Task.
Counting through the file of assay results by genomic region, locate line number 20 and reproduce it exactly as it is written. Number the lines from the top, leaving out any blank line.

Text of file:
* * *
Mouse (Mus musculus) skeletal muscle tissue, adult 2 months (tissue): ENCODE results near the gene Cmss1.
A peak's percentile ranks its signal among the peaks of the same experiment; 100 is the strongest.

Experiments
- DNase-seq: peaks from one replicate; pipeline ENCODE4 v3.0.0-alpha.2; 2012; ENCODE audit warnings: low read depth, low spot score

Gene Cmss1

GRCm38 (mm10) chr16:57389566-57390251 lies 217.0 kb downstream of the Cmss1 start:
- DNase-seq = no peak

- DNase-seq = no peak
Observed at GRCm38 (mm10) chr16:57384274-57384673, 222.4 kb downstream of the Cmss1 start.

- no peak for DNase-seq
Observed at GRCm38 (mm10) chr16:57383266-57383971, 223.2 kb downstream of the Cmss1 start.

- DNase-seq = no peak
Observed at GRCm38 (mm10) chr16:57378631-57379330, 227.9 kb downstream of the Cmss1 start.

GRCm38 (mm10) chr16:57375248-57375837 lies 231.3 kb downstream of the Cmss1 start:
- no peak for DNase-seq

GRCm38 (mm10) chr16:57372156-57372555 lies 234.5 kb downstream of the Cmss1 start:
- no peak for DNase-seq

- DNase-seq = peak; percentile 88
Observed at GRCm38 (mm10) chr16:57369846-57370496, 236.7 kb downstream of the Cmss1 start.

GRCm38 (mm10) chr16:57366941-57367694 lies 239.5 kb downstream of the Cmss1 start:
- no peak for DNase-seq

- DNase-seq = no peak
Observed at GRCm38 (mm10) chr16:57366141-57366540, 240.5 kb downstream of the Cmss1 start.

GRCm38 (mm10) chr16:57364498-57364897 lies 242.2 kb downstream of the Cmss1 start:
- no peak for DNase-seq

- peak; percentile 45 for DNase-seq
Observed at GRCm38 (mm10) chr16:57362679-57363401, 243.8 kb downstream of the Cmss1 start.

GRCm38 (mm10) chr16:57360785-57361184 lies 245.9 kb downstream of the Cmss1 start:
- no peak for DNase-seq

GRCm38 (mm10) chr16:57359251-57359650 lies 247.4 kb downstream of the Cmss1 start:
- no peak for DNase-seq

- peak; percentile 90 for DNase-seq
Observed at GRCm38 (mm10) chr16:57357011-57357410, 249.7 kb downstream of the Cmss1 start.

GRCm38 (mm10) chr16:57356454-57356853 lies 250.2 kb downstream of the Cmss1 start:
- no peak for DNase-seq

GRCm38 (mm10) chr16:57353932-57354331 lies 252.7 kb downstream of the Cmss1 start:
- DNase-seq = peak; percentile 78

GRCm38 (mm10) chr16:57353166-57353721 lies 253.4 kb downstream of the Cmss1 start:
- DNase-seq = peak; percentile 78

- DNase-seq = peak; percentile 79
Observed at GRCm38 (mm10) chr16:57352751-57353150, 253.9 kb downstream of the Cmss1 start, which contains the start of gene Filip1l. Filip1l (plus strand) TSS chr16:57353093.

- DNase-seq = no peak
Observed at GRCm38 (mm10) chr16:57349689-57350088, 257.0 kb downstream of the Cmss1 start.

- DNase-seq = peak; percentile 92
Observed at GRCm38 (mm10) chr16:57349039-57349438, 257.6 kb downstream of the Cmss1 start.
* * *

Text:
GRCm38 (mm10) chr16:57366941-57367694 lies 239.5 kb downstream of the Cmss1 start: